= 2y y
2
cos xy,
f
xy
=
(2xy y sin xy)
y
= 2x sin xy xy cos xy.
Te othei paitial deiivatives follow fiom f
y
= x
2
xsin xy, and they aie
f
yx
= 2x sin xy xy cos xy, f
yy
= x
2
cos xy.
Eveiy time we take a deiivative, we can choose whethei we dieientiate with iespect
to x oi y. Dieientiating once we have two possibilities, dieientiating twice we have
2 2 = 4 possibilities, etc. Tat is why we found foui paitial deiivatives of second oidei
in the above example. But if we look caiefully, we also see that f
xy
and f
yx
aie the same.
Tis is no coincidence.
13.3. Clairauts eorem mixed partials are equal. If for a given function f of
two variables the mixed partial derivative f
xy
(x, y) exists for all (x, y) in a neighborhood
of a point (a, b), and if this derivative is continuous at (a, b), then the other mixed partial
derivative f
yx
(a, b) also exists, and f
xy
(a, b) = f
yx
(a, b).
So we noimally dont have to woiiy about the oidei in which we take paitial deiiva-
tives.
14. FlNDlNG A FUNCTlON FROM lTS DERlVATlVES 9
13.4. Proof of Clairauts theorem. With some algebia we can show that the deni-
tion of paitial deiivatives implies
(9)

2
f
xy
=
lim
x0
lim
y0
f(x + x, y + y) f(x, y + y) f(x + x, y) +f(x, y)
xy
while
(9)

2
f
yx
=
lim
y0
lim
x0
f(x + x, y + y) f(x, y + y) f(x + x, y) +f(x, y)
xy
So its a mauei of showing that one can switch the two limits. We wont go into the
details heie, but the hypothesis that f
xy
is continuous implies that we aie indeed allowed
to switch the limits.
14. Finding a function from its derivatives
We now look at integiating the paitial deiivatives of a function, which looks out of
place heie (this being a chaptei on deiivatives and not on integials), but Claiiauts Teo-
iem actually tuins out to play a iole.
lf we have the deiivative f

(x) of some function of one vaiiable then we know how to


iecovei the function f(x) we integiate, i.e.
f(x) =

(x)dx +C.
Fuitheimoie, any (continuous) function can be the deiivative of a function, because, if
someone gives us a continuous function f(x), then
F(x)
def
=

x
a
f(t)dt
is a dieientiable function whose deiivative is F

(x) = f(x).
What about functions of moie than one vaiiable` Suppose we knowthe paitial deiiva-
tives
(9)
f
x
= P(x, y) and
f
y
= Q(x, y)
of a function of two vaiiables, can you then nd the function f(x, y)`
Te answei is yes, you can nd f by integiating, if it exists, but not eveiy paii of
functions P and Q aie the paitial deiivatives of some function.
Te following two examples aie typical of what can happen.
14.1. Example. Does theie exist a function f(x, y) of two vaiiables such that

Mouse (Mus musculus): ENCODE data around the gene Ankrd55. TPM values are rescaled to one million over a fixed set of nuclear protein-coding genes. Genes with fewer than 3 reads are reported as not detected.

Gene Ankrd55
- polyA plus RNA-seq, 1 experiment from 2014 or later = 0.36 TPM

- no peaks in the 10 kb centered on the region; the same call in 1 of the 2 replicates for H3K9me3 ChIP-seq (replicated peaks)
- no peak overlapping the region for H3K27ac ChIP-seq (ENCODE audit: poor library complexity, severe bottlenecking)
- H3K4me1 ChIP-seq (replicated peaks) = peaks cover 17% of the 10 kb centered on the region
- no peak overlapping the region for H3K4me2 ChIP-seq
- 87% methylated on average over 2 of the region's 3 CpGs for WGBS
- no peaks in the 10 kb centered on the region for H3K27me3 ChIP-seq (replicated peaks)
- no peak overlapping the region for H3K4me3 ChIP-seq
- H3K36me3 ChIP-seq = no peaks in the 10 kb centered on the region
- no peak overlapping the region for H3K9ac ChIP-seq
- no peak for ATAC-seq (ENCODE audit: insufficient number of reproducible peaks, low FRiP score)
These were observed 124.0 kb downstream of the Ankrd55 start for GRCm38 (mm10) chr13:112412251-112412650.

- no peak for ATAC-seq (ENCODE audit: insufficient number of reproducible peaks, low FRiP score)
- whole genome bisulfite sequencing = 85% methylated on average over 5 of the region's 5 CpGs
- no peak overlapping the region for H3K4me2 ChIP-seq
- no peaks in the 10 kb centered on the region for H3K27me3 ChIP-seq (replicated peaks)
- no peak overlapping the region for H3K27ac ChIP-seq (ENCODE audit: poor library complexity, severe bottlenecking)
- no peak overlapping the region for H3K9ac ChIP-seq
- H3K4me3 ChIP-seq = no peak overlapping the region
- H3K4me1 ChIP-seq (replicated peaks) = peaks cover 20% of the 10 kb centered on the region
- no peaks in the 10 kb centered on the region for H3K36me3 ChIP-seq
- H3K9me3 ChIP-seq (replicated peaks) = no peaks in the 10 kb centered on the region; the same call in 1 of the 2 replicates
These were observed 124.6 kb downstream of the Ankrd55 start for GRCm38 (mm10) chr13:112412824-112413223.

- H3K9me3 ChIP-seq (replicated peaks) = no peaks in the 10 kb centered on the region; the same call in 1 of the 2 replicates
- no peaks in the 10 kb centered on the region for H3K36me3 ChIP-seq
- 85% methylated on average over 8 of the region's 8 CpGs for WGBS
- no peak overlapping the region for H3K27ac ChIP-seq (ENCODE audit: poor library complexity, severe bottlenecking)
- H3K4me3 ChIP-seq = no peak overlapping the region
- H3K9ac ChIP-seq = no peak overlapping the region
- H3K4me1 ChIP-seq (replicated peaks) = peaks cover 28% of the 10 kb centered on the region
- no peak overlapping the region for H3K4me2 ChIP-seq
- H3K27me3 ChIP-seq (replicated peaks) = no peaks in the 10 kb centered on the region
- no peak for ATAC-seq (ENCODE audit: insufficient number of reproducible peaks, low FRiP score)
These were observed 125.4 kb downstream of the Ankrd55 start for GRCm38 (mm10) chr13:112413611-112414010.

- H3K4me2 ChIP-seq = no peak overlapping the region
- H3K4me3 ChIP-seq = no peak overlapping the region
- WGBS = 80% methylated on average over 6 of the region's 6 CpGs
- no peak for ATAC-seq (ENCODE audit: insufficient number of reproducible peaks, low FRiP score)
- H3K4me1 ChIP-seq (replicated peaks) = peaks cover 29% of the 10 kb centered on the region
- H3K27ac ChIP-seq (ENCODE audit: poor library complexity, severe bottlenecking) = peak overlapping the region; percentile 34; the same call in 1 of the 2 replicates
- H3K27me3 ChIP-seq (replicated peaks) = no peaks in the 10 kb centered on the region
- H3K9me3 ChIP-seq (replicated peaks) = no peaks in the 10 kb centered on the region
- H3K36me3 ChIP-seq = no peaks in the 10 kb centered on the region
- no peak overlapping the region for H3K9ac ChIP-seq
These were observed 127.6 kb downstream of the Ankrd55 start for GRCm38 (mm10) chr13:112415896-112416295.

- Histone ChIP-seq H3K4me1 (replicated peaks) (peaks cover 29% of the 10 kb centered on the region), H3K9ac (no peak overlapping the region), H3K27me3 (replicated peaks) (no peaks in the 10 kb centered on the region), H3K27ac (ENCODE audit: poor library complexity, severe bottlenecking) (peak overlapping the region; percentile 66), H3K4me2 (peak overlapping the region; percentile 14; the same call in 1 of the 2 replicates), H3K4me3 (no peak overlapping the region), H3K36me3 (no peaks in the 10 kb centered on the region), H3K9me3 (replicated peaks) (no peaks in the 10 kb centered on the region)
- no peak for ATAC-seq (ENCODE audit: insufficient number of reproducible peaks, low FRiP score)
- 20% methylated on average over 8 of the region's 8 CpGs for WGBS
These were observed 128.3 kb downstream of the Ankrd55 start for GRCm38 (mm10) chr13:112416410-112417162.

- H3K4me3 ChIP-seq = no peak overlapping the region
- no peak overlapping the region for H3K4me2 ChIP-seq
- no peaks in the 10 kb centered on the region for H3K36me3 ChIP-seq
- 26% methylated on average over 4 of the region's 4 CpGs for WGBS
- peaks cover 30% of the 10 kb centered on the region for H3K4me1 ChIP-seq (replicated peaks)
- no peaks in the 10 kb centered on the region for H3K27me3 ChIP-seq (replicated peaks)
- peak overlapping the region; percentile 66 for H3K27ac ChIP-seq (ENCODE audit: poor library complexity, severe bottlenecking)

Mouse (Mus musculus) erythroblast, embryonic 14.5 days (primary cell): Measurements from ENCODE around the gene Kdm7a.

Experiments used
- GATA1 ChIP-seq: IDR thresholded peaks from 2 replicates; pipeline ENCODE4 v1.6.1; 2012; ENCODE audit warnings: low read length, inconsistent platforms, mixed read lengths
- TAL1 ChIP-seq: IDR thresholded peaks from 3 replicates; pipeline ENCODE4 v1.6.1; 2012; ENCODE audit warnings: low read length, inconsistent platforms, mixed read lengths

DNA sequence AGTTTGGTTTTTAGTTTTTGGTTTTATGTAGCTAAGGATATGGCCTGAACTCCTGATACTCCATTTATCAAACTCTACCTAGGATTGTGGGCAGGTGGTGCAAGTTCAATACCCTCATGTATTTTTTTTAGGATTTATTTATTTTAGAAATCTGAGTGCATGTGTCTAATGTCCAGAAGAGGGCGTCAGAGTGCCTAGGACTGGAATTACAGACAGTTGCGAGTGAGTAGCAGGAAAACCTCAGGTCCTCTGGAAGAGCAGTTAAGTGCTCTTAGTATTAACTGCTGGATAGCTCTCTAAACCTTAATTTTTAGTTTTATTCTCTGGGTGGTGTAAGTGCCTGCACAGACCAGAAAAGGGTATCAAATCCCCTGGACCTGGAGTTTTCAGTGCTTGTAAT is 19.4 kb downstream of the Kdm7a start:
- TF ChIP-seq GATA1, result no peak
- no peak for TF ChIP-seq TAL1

f
x
= x
3
2xy, and
f
y
= 3y
2
both hold` Te answei is no, such a function cannot exist, and heie is the ieason if theie
weie such a function, then we could compute

2
f
yx
=
(x
3
2xy)
y
= 2x, and

2
f
xy
=
(3y
2
)
x
= 0.
80 4. DERlVATlVES
By Claiiauts Teoiemboth computations should give us the same answei, but they dont.
Teiefoie the function f whose paitials aie as above cannot exist.
14.2. Example. Does theie exist a function f(x, y) of two vaiiables whose deiiva-
tives aie
f
x
= x
3
2xy, and
f
y
= sin y x
2
?
Lets check Claiiauts condition

2
f
yx
=
(x
3
2xy)
y
= 2x, and

2
f
xy
=
(sin y x
2
)
x
= 2x.
Tis time both computations gave us the same answei, so Claiiauts theoiem does not
iule out the existence of the function f that we aie looking foi. We can tiy to compute
it by integiating both paitial deiivatives. Teie is a systematic way of doing this that
usually leads to the answei.
We ist integiate f
x
while tieating y as a constant
f(x, y) =

{x
3
2xy} dx =
1
4
x
4
x
2
y +C(y).
Te constant is only a constant in the sense that it does not depend on x. lt may depend
on y, and that is why we wiote it as C(y). To nd C(y) we dieientiate this iesult with
iespect to y
sin y x
2
= f
y
=

_
1
4
x
4
x
2
y +C(y)
_
y
= x
2
+C

(y).
So we see that C

(y) = sin y, and hence C(y) =


1

cos y + K, wheie K is a ieal


constant (K depends neithei on x noi on y).
We nd that the following function has the piesciibed paitial deiivatives
f(x, y) =
1
4
x
4
x
2
y
1

cos y +K
wheie K is constant, i.e. wheie K depends on neithei x noi y.
Te method used in this example always woiks, and we summaiize this fact in the
following theoiem.
14.3. eorem. Suppose P(x, y) and Q(x, y) are two functions that are dened on a
rectangular domain R = {(x, y) : a < x < b, c < y < d}, and suppose that they have
continuous partial derivatives on this domain.
If a function f(x, y) exists such that (9) holds on R, then
(98)
P
y
=
Q
x
must hold on R.
Conversely, if P and Q satisfy (98) then there is a function f dened on R that satises
(9).
To piove this theoiemwe need to undeistand integials of functions of seveial vaiiables,
and Gieens theoiem in paiticulai, so this will have to wait until the end of the semestei.
See Vll.11.
lt should be noted that the assumption above that the functions P and Q be dened
on a iectangle is impoitant the theoiem is no longei tiue if the domain of P and Q has
holes. See pioblem 1.1.
1. PROBLEMS 81
15. Problems
1. Find all first and second partial deriva-
tives of x
3
y
2
+y
5
.
2. Find all first and second partial deriva-
tives of 4x
3
+xy
2
+ 10.
3. Find all first and second partial deriva-
tives of xsin y.
4. Find all first and second partial deriva-
tives of sin(3x) cos(2y).
5. Find all first and second partial deriva-